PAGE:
Odometer fraud is on the rise with an undercover investigation revealing potential used car sellers can wipe thousands of kilometres off for as little as $150.
Second-hand car buyers are encouraged to use websites like Clockcatcher to check the odometer of their potential car from when it was last sold.
Odometer tampering was a massive problem in the 80s and 90s and saw sellers risk the safety of buyers by changing the display of how many kilometres a car has driven, but it appears to be on the rise once again.
A low odometer means a used car can sell for a higher price, but its new owner won’t be on the lookout for dangerous wear and tear – like used suspension or brakes.
The reporter found they could wipe 160,000km from a 1997 Mercedes for just $150.
Second-hand car buyers have been warned to be on the lookout for odometer tampering amid a rise in the fraud crime
When they asked a mechanic how many kilometres they could wipe from the car, they responded: ‘Whatever numbers you want, I can put it in.’
Peter Dever from the Motor Trades Association described the problem as ‘frightening’ and an ‘absolute scourge’.
‘What you buy on Facebook Marketplace and Gumtree might not be all it seems,’ he said.
‘The last thing you want is to buy what you think is a low-kilometre car, only to have the gearbox drop out of it.’
In May, Queensland Police charged a 38-year-old man in Logan, west Brisbane, with 26 offences related to a ‘fraudulent second-hand vehicle syndicate’.
Police accused him of ‘winding back the odometers and on-selling the cars to unsuspecting people, through websites and social media platforms’.
He was charged with fraud and attempted fraud, forgery, driving unregistered and uninsured vehicles and driving a vehicle without a number plate.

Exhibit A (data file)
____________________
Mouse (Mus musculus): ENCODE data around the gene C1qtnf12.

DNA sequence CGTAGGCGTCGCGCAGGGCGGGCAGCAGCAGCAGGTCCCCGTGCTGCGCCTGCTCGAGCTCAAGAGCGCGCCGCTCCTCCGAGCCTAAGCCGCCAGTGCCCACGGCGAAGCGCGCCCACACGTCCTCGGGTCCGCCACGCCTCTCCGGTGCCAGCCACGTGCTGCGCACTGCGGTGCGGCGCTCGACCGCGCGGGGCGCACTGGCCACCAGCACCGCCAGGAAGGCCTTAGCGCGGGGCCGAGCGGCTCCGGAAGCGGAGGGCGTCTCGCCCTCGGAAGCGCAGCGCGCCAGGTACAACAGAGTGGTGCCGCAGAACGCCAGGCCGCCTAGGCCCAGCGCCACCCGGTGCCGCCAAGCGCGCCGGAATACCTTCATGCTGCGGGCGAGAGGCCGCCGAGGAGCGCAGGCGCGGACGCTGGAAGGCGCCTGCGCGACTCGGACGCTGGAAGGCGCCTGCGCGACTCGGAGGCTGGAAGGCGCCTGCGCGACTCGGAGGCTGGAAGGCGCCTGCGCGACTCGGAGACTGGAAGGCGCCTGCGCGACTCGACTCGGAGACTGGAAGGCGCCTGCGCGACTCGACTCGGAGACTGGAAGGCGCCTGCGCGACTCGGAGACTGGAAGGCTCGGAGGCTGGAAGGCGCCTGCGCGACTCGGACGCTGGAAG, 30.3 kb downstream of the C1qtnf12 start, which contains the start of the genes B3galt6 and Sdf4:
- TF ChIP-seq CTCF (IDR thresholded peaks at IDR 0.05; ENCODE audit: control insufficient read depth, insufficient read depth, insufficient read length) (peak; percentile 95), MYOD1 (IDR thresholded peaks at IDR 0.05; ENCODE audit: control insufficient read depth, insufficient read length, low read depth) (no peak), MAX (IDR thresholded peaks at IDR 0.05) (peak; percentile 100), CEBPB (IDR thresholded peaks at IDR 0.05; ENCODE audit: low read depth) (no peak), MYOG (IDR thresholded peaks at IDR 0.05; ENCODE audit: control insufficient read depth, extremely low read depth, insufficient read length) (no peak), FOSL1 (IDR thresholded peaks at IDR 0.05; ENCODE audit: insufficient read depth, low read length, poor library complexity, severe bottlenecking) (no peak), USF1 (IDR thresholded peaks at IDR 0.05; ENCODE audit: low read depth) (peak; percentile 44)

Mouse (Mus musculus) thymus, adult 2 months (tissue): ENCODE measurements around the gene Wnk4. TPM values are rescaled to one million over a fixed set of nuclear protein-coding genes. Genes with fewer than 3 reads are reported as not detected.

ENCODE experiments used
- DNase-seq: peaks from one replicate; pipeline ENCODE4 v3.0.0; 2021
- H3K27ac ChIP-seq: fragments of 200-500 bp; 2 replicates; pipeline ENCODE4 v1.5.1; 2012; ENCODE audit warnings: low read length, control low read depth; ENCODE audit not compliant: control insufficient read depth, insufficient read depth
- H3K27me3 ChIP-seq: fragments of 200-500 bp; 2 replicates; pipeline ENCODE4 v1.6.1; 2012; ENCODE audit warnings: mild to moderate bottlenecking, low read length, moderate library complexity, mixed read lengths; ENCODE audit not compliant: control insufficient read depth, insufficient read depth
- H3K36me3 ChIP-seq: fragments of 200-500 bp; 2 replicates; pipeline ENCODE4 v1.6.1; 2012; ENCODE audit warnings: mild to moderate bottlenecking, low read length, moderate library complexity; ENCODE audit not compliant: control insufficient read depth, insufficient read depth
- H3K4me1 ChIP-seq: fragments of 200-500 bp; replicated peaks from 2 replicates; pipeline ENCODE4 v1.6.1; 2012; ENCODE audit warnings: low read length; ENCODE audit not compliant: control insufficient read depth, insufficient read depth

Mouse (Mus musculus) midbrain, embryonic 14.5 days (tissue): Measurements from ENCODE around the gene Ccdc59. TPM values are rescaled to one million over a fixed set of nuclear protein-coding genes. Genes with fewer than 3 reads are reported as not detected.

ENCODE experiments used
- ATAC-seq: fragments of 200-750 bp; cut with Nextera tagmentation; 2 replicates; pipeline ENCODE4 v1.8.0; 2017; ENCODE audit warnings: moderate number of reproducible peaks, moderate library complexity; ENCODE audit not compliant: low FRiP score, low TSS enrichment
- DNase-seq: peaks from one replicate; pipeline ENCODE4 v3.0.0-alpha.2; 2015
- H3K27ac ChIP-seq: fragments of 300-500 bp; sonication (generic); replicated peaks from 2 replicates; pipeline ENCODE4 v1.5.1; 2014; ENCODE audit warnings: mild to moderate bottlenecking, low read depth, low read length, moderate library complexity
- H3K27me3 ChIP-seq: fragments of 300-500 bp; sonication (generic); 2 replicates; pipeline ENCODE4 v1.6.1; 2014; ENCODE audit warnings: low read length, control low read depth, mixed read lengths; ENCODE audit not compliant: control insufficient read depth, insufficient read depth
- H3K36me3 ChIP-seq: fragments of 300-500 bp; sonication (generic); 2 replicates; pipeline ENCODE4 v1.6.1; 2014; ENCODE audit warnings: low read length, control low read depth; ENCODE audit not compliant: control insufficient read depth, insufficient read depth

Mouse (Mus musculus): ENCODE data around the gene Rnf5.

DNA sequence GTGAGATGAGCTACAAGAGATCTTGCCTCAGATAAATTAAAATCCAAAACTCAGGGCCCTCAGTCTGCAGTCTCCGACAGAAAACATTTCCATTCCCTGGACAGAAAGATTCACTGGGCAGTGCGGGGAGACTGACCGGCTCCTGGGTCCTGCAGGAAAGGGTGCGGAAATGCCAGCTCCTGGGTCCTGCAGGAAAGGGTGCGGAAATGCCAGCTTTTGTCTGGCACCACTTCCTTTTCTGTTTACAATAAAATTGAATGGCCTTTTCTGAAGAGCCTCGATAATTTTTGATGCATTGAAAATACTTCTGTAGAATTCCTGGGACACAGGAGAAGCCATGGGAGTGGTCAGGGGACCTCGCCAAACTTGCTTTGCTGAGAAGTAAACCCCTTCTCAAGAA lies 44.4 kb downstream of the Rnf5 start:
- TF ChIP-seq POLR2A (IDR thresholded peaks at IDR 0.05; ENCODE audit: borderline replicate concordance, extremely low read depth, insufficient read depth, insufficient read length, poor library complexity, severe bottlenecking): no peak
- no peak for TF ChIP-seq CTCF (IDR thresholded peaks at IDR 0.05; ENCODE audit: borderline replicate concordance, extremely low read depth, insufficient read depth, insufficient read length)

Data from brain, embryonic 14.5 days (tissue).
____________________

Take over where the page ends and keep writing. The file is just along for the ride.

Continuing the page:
In 2021-22, instances of odometer fraud in New South Wales (NSW) surged, quadrupling compared to previous years.
During this period, NSW Fair Trading took action by imposing fines amounting to $113,000 and issuing 103 penalty notices.
This stands in stark contrast to the mere 38 penalties that were issued in the preceding 2019-20 period.
NSW resident David (pictured) and his son realised the odometer on the 2008 Toyota Hilux they recently bought for $26,000 had been tampered with after using the new check
In one case, a seller manipulated the mileage of a Subaru XV, reducing it by a staggering 400,000 kilometres.
The deceptive act allowed them to sell the vehicle for $32,000, which was $11,000 higher than its original market value.
In another alarming incident, a 2009 Toyota HiLux was resold for a whopping five times its initial sale price of $6,000, fetching a total of $30,980 for the seller.
The exorbitant price was achieved through fraudulent odometer tampering, which reduced the displayed mileage by 280,000 kilometres.
NSW resident David and his son realised the odometer on the 2008 Toyota Hilux they bought for $26,000 had been tampered with after using the Service NSW check.
The Hilux’s odometer showed it had travelled 188,000 kilometres in its lifetime.
However, when David ran its registration number through the Service NSW app he found it had been wound back by more than 250,000 kilometres.
The father said the discovery left his son, a first-time car buyer, devastated.
‘He’s a young guy, he works hard. He’s just an honest kid that’s been ripped off,’ he told Nine News.
‘I tried to contact [the seller]. I sent him messages saying, ‘Look, can we please sort this out?’
‘I gave him the opportunity to be a man about it because he’s obviously done the wrong thing and I haven’t heard back from him.’
NSW Minister for Roads John Graham said the free check will help buyers ‘take some of the power back’ from fraudsters. (Pictured: the Hilux David and his son bought)
NSW Minister for Better Regulation and Fair Trading Anoulack Chanthivong urged buyers to take extra care when looking at used cars online.
‘Most cases investigated involve sellers working through online platforms like Facebook Marketplace or Gumtree, usually using fake profiles and often through third parties,’ he said.
‘Buyers have to be careful, and this initiative will mean they have better access to good information that lets them make the best decisions.’
Source: Daily Mail